Airport Fitness and Wellness Trends for 2017

The latest airport fitness and wellness trends of 2017 will surely inspire. This year it’s all about getting fit, eating healthy and keeping your mind at peace. Who doesn’t want that?

Airport layovers have a bad rep for being boring, loud and without fail, confusing. Sometimes layovers could be short and sweet, and sometimes they can end up being unexpectedly long and exhausting. Those of you who have suffered from a lousy layover know exactly what we’re talking about. It’s just not chill.

To cater to the demands of wellness-oriented travelers, many airports are providing passengers a better experience via airport fitness and wellness options. Who even knows what all the options are? That’s why we started Vane in the first place: To empower travelers to be the healthiest during their layovers. After all, #itravelwell.

The future of betterment is everywhere, and the airport is no exception. Good health requires a holistic approach that takes into account various elements of the travel experience.  For example, airport design and ambiance, stress relieving services, and personalized customer service.

Now that 2017 is here, terminals are buzzing with airport fitness and wellness trends. In looking ahead, we’ve spoken with fitness and wellness experts, airports and concessions to identify the top 10 trends we’re confident will better shape your next travel experience.

Airport Fitness and Wellness Trends for 2017

PHOTO via Pexels


1. Yoga Rooms

Yoga can help passengers feel centered and help them move to their next destination in a refreshed, calm way. Several airports around the world already have yoga rooms where you can practice your best warrior pose or simply just stretch out. Currently, you can get flexible at Sydney Airport, Chicago O’Hare and Midway Airports, San Francisco International Airport, Dallas Fort Worth and Burlington International Airport in Vermont.

Last year, several international hubs experimented with providing yoga spaces and classes but had stopped short of a permanent commitment. For instance, JetBlue held free one-hour yoga classes at JFK International Airport to help passengers de-stress before their flights. Vancouver Airport was also the first airport in Canada to offer a yoga space!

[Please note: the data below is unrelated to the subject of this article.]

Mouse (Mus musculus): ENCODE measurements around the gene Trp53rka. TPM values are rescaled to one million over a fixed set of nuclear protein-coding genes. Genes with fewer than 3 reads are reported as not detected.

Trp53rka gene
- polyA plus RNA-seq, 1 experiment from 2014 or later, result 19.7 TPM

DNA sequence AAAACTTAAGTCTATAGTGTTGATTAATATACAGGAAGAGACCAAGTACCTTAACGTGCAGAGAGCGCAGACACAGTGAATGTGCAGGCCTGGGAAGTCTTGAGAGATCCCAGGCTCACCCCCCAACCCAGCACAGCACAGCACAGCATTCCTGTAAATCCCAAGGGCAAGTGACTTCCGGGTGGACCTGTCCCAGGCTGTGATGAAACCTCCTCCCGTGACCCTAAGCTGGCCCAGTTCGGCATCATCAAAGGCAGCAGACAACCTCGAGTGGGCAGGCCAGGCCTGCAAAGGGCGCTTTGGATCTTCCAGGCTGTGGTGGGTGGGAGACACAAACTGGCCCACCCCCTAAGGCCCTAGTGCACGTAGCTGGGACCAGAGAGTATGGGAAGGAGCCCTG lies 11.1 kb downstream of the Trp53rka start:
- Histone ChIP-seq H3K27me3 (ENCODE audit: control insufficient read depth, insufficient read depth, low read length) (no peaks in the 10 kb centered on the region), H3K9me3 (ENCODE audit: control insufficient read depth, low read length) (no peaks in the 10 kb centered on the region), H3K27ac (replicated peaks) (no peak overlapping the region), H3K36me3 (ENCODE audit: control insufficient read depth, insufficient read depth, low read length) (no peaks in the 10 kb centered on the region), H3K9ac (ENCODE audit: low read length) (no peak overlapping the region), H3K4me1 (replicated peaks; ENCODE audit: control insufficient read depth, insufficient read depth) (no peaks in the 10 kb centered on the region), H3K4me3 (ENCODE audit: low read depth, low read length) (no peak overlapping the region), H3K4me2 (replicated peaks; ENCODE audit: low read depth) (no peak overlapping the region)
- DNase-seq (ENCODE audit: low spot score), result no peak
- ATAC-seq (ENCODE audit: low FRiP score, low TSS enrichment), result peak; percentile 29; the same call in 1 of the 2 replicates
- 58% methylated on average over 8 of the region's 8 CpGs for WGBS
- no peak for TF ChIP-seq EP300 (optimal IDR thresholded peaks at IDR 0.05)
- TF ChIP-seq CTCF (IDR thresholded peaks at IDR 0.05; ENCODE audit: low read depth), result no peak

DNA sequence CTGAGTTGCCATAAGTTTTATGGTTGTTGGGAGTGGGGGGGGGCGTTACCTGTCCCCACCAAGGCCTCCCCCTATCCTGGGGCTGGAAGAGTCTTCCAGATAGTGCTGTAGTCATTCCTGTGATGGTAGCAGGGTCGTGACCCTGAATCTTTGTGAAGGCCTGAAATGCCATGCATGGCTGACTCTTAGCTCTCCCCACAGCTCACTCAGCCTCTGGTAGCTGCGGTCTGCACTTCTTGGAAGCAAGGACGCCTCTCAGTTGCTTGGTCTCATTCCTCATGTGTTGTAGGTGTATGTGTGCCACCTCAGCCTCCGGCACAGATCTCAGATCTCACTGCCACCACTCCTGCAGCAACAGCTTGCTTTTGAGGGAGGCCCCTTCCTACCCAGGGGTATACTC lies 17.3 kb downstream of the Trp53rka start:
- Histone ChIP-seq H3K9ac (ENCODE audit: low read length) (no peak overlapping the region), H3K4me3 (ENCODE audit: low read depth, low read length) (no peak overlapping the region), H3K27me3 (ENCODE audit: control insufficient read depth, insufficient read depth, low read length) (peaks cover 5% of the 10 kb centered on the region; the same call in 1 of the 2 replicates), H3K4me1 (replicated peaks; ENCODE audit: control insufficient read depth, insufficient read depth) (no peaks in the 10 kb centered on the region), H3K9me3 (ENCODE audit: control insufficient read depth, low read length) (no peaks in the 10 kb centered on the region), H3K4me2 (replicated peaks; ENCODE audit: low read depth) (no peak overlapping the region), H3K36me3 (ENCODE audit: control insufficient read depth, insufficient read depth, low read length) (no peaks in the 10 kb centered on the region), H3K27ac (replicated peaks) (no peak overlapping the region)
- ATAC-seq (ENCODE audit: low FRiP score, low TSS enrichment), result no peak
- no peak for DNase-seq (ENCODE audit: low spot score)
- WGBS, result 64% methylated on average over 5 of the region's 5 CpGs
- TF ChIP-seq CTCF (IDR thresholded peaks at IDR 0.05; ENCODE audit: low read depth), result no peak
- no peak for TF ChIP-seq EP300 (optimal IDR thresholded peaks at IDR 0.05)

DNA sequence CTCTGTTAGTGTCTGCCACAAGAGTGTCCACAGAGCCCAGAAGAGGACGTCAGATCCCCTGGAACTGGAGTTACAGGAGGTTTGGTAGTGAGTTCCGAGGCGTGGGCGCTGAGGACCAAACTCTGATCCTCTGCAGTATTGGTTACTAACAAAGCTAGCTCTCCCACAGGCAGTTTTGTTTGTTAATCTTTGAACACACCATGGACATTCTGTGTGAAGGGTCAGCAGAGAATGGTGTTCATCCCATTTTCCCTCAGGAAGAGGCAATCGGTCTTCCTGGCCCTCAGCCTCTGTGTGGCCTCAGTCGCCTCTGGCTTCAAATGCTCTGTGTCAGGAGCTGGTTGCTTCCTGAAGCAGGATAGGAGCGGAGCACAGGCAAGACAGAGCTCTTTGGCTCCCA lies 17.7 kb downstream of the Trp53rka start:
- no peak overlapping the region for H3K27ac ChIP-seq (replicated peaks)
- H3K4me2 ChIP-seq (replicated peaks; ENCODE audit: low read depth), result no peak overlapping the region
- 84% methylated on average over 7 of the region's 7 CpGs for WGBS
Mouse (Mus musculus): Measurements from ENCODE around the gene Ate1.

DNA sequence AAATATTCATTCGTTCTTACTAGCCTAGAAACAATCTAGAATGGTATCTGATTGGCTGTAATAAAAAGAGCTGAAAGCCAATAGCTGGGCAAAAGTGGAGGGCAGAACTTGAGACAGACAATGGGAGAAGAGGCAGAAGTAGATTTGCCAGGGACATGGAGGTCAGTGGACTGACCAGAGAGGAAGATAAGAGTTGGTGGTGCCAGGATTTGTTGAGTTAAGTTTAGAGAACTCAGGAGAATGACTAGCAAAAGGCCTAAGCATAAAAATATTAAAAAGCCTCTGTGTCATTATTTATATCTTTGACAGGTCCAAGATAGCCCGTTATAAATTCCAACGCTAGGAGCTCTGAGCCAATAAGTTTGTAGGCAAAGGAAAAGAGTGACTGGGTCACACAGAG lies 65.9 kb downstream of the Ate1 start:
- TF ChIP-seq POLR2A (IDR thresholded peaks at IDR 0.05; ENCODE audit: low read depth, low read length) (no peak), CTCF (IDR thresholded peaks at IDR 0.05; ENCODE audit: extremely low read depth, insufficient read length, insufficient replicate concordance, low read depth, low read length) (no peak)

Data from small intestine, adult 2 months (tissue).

Classes also offered at Charles de Gaulle Airport and Orly Airport in Paris. Further, in 2016 Miami Airport opened its official yoga room, while Santiago, Chile Airport became the first South American airport to offer free yoga twice a week (every Tuesday and Thursday in Gate 15) and Frankfurt International kicked off 2016 by opening two new yoga rooms in Terminals 1 and 2.

We expect to see more of your downward-facing dogs in 2017.

PHOTO via Pexels

2. Airport Therapy Dogs

There is ample evidence that petting dogs can help reduce stress and has been a growing trend in airports around the world. This past holiday season, United Airlines implemented their United Paws Initiative for the third year in a row at Terminal C at Newark Liberty International Airport – calming passengers down by giving them a lick!

Last year, many airports around the world incorporated therapy dogs service to help reduce passenger stress as well. California has six therapy dog programs, Canada has seven airports with therapy dog programs, and there are approximately 35 airports in the US that have airport therapy dog programs. There’s no excuse to be stressed at the airport ever again with these furry friends wandering around.

PHOTO via Pexels

3. Airport Spas

There are more spas opening at airports to help cool your jets. However, many seem empty. Why? Many passengers have rightfully debated that anyone could have a decent spa treatment during a layover, while some people strongly oppose it.

Airport spas are taking off- whether you’re for it or not.